- Richard Stark’s (Donald E. Westlake) crime adventure The Hunter. Like John Wayne showing up without a horse in Stagecoach, we first meet Parker entering New York on foot — crossing the George Washington Bridge without a penny to his name. He’s a tough heist man who’s been double-crossed, we learn by his partner and wife, Lynne. He was left for dead but not killed — big mistake. Relentlessly Parker hunts his loot… even when it turns out that the Syndicate (or, as its higher-ups prefer, the Organization) has taken possession of it. We can’t help but admire Parker’s methods. He’s careful, methodical, and when the time comes, brutal; he doesn’t hurt anyone unless it’s necessary, but it’s often necessary. The POV shifts back and forth between Parker and his victims — it’s a very effective piece of hardboiled prose. Fun facts: Adapted in 1967 as John Boorman’s excellent neo-noir movie Point Blank, starring Lee Marvin. Chow Yun-fat, Mel Gibson, and Jason Statham have also starred in adaptations. This is the first Parker novel; Westlake would write over 20 others.
- Len Deighton’s espionage adventure The IPCRESS File. Readers complain that this is a confusing adventure, which it is — but that’s very much on purpose, as Deighton is self-consciously having fun with the conventions of the genre. His protagonist is nameless; and the British intelligence agency for which he works, WOOC(P), might as well be, since we never discover what the acronym stands for. Even the titular file’s name is an acronym for an absurd phrase: “Induction of Psycho-neuroses by Conditioned REflex with Stress.” Influential Brits are being kidnapped, including a scientist code-named Raven; our spy — let’s call him Harry, as someone mistakenly does here — attempts to negotiate for the release of Raven, unsuccessfully. Agents are killed, but not the agents Harry thought. Harry is approached by his old boss from military intelligence, who attempts to sell him information. There’s an American neutron bomb test in the Pacific, following which Harry himself is kidnapped and subjected to weeks of interrogation, brainwashing and torture. By whom? Is Harry’s own department the enemy? Are his enemies actually Britain’s allies? Fun facts: The IPCRESS File is Deighton’s first spy novel. It was adapted in 1965 as a popular movie starring Michael Caine. The cover design shown here was widely imitated for many years.
- Eric Ambler’s comedic caper adventure The Light of Day. In this return to form for Ambler — the plot reminds us of his 1938 thriller Epitaph for a Spy, in which a teacher on vacation is coerced into assisting with a counter-espionage operation — a petty crook in Athens gets mixed up in a caper that takes him to Istanbul. The half-British, half-Egyptian Arthur Abdel Simpson prefigures George MacDonald Fraser’s Flashman character — he’s a self-pitying sociopath who bumbles his way successfully out of one scrape and into another. Blackmailed into driving an American limo across the border, Simpson is picked up by Turkish intelligence, to whom he confesses — though he doesn’t actually know what his blackmailers are planning. Is it drug smuggling, a coup, terrorism? We don’t discover the answer until Simpson does, when he’s recruited into the gang at the last minute. Fun fact: Winner of the 1963 Edgar Award. Adapted by Jules Dassin as the light-hearted caper movie Topkapi, for which Peter Ustinov (who played Simpson) won an Oscar. The character returns as a mercenary in Ambler’s Dirty Story (1967).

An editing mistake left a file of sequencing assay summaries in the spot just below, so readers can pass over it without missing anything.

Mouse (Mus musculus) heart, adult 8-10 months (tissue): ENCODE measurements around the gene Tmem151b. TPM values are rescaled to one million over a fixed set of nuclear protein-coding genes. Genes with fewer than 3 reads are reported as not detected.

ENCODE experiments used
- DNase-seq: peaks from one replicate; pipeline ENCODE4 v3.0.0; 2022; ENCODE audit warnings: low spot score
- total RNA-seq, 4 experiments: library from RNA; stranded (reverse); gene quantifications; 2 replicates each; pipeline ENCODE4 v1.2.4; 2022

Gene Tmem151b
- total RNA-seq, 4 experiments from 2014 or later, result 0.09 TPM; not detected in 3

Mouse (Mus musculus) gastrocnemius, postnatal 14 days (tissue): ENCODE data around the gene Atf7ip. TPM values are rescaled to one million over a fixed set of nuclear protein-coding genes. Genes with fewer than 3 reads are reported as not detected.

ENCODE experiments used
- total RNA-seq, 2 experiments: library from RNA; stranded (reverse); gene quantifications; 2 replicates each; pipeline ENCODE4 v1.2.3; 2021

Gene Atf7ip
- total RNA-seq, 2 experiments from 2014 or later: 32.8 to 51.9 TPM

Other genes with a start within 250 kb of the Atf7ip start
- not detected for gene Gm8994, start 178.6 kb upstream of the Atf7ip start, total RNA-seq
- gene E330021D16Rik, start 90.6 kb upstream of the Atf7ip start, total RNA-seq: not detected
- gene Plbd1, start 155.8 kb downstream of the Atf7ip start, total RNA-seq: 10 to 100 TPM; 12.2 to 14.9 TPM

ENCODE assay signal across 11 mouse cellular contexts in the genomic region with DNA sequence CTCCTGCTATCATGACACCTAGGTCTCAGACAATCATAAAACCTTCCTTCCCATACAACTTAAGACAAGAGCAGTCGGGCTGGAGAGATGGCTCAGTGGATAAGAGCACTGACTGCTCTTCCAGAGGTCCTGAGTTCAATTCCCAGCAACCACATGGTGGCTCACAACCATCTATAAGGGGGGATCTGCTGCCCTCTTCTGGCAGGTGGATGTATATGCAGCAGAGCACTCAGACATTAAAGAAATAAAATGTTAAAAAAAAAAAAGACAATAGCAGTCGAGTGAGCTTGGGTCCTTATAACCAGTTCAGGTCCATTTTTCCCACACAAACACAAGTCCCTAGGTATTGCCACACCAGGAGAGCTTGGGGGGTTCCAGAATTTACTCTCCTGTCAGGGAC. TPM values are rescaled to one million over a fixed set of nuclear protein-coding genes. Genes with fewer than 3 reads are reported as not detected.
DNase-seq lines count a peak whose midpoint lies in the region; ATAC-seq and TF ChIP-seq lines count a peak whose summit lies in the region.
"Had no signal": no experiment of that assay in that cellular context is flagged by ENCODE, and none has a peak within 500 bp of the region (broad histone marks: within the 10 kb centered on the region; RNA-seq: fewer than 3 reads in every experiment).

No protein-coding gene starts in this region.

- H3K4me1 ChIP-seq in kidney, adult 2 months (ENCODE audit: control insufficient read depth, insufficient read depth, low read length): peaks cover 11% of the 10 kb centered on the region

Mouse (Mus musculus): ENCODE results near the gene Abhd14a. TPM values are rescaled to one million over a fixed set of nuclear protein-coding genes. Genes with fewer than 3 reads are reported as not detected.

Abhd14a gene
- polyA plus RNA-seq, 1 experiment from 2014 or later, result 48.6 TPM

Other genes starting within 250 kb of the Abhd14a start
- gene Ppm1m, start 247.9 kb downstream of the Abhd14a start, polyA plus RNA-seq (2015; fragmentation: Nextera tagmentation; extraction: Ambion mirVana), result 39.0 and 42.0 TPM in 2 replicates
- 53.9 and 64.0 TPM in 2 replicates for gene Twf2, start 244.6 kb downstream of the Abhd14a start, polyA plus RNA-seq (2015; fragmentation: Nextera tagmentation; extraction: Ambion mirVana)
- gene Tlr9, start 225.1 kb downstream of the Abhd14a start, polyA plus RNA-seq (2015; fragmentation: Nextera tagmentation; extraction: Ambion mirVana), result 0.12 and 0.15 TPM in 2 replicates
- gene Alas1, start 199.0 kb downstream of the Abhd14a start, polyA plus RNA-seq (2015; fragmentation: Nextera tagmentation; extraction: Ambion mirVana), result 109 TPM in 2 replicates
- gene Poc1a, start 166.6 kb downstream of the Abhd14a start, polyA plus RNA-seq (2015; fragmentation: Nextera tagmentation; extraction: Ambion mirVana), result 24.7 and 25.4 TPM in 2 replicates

- John Le Carré’s crime adventure A Murder of Quality. When a subscriber writes a letter to The Christian Voice stating that her husband, the deputy head of an upper-class boarding school, intends to kill her, the magazine’s editor reaches out to a fellow ex-British Intelligence colleague, George Smiley, for assistance. The letter-writer, it seems, has indeed been killed. Smiley heads to the Carne School to poke around, and discovers just how cruel, insular, and snobbish such institutions can be. There are no spies, no politics, here — just a local police inspector, a homeless madwoman, and an invidious town-gown divide. Whodunnit? The husband — the madwoman — or someone else? Was the murdered woman hiding a dark secret of her own? Fun fact: Le Carré’s second novel is the only Smiley book set outside the espionage community. There is a 1991 British television adaptation starring Denholm Elliott and Glenda Jackson.